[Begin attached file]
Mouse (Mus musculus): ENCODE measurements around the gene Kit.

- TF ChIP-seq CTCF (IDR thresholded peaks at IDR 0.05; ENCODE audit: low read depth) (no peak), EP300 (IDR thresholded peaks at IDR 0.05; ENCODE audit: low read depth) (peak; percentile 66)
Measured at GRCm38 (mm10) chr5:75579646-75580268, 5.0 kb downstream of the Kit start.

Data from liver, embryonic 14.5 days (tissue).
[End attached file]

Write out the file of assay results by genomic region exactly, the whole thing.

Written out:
Mouse (Mus musculus): ENCODE measurements around the gene Kit.

- TF ChIP-seq CTCF (IDR thresholded peaks at IDR 0.05; ENCODE audit: low read depth) (no peak), EP300 (IDR thresholded peaks at IDR 0.05; ENCODE audit: low read depth) (peak; percentile 66)
Measured at GRCm38 (mm10) chr5:75579646-75580268, 5.0 kb downstream of the Kit start.

Data from liver, embryonic 14.5 days (tissue).